Huhne's '£40k blog cost' explained

Where did Chris Huhne get the figure of £40,000 for the annual cost of David Miliband’s blog? I thought I’d email to ask him. And he replied. So full marks there. 🙂
It all comes from a parliamentary question, answered by DEFRA’s Barry Gardiner on 5 June:

The Secretary of State writes his own blog. Two staff in Defra’s Communications Directorate – at Grade 7 and Higher Executive Officer grades – have integrated the blog into Defra’s website, and continue to oversee operation. For the two weeks following the recent ministerial changes, approximately 30 to 40 per cent. of their time was spent on work in some way connected to the blog. This is expected to decrease. The blog promotes a new and more direct form of communication between the public and the Secretary of State.

Apparently his researcher ‘merely took the salaries of the grades specified to get the result.’ I can’t lay my hands on the DEFRA pay scales, but looking at other departments’ data (eg DfES), a Grade 7 salary is probably £40k to £45k per year, and an HEO salary around £25k.
So how do you turn those salary numbers into an annual total of £40,000? The best I can suggest is that they’re taking the total salary for those two people (let’s say £67,000), multiplying by the top end of the time estimate (ie 40%), and adding 50% to cover ‘overheads’. (That comes to just over £40,000. Try it.)
But let’s look at those figures another way. Two people spending ’30 to 40 per cent’ of a ten day period is a total of eight person-days. Even adding 50% for overheads, I make that a setup cost of just over £2,000 – after which it probably becomes normal website maintenance, and almost impossible to quantify separately.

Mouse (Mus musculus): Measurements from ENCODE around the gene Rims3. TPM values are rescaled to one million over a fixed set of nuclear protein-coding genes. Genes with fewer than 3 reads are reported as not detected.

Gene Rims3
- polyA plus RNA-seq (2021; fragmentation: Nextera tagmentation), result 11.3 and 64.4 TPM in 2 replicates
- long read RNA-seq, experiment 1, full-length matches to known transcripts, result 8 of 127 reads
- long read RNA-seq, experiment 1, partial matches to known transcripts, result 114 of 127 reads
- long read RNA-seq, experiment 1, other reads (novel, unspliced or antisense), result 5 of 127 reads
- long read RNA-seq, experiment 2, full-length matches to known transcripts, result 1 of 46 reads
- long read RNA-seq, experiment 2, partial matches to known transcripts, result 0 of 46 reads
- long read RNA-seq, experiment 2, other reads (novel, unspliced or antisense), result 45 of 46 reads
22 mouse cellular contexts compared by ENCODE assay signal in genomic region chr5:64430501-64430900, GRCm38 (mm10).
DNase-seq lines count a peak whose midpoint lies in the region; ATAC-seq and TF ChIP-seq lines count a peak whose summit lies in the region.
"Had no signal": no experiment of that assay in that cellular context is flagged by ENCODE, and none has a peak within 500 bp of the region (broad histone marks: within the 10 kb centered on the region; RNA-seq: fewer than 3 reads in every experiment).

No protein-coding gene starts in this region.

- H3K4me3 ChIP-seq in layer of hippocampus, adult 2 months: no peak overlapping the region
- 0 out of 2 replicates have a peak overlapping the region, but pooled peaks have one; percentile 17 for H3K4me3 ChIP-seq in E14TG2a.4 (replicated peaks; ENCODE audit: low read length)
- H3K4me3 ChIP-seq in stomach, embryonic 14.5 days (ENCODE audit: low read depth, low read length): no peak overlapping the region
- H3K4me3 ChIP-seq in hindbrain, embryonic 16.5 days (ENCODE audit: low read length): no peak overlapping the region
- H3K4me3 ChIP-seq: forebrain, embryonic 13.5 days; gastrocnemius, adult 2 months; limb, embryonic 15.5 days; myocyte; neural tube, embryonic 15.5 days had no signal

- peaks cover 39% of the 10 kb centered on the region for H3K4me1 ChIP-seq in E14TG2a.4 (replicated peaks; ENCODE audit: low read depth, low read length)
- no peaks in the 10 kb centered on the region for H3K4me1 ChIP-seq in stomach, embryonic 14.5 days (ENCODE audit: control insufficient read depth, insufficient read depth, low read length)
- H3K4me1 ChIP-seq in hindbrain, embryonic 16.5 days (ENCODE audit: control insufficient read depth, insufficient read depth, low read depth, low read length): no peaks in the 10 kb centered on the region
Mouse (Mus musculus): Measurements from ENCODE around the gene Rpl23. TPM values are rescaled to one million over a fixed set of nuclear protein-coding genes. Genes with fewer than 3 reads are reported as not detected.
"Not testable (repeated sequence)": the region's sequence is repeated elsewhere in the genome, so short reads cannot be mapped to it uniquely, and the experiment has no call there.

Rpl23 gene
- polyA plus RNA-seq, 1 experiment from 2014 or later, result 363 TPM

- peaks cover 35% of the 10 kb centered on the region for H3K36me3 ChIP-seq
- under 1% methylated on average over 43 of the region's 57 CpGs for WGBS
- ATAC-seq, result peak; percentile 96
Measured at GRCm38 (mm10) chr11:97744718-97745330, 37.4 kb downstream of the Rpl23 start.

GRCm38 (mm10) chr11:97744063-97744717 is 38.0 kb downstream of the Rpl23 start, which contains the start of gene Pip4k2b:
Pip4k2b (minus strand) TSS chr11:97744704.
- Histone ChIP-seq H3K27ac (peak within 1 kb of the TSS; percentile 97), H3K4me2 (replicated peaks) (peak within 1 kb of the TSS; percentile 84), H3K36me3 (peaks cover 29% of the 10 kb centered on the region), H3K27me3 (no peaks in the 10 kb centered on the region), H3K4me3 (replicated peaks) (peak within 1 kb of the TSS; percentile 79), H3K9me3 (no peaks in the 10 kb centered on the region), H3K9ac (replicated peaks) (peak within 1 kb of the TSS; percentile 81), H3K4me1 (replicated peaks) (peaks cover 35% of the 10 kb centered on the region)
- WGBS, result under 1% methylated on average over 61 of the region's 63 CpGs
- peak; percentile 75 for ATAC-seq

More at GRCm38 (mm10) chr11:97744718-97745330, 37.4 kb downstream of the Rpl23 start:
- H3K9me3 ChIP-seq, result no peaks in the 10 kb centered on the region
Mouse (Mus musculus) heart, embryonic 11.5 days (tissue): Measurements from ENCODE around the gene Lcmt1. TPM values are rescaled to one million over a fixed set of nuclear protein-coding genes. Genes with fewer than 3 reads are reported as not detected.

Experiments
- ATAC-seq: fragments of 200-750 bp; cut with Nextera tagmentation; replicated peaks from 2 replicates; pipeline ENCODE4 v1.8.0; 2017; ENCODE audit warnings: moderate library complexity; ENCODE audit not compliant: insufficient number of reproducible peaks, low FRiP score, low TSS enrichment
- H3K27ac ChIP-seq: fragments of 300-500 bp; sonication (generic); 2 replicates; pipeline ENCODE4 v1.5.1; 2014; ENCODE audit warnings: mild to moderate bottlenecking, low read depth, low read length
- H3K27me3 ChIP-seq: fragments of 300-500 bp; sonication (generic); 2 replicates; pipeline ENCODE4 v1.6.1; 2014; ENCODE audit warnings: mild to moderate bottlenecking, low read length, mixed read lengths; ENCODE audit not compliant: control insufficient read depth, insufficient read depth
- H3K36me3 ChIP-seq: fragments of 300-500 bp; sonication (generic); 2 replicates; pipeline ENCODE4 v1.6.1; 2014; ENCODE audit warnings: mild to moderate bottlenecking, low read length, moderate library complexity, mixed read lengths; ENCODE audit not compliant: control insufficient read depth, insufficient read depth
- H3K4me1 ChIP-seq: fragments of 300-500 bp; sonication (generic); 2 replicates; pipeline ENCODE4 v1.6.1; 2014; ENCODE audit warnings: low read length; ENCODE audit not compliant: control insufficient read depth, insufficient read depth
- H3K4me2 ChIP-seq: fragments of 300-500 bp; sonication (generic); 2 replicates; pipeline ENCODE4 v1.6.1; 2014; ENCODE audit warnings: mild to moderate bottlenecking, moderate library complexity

As ever, your calculation is entirely dependent on your guesswork, your assumptions, your extrapolations… and given that this is Westminster, your party position. Always remember this is politics, not mathematics.
Many, many thanks to Chris for replying.
Update: I’ve had a subsequent email from the LibDems’ Daniel Wilson, confirming: ‘PCS civil service wage statistics show that the two civil servants who work on Miliband’s blog cost up to £61,457 p.a. (for the senior member) and £40,500 p.a. (for the more junior member). As they spend up to 40% of their time on the blog, this equates to £40,782.80 p.a. in staffing costs.’ So even if those PCS figures are valid – and they aren’t too far away from my ‘add 50% for overheads’ numbers, the calculation is based on maximum figures across the board. Politics not mathematics, as I said…
Update, 25 July: grateful to Guido Fawkes for referring the traffic to my humble blog… but I didn’t ever claim it ‘costs the taxpayer a pound a word’. If anything, I think I did a reasonable job of undermining Chris Huhne’s initial claim. And Miliband told the (Newcastle) Journal on 17 June: ‘We are trying to bed down the ongoing administration costs as we speak but we know that they are going to be less than 10% of an existing junior civil servant’s time.’ Even applying the ‘add 50% for overheads’ rule, you’re talking £3,750 pa.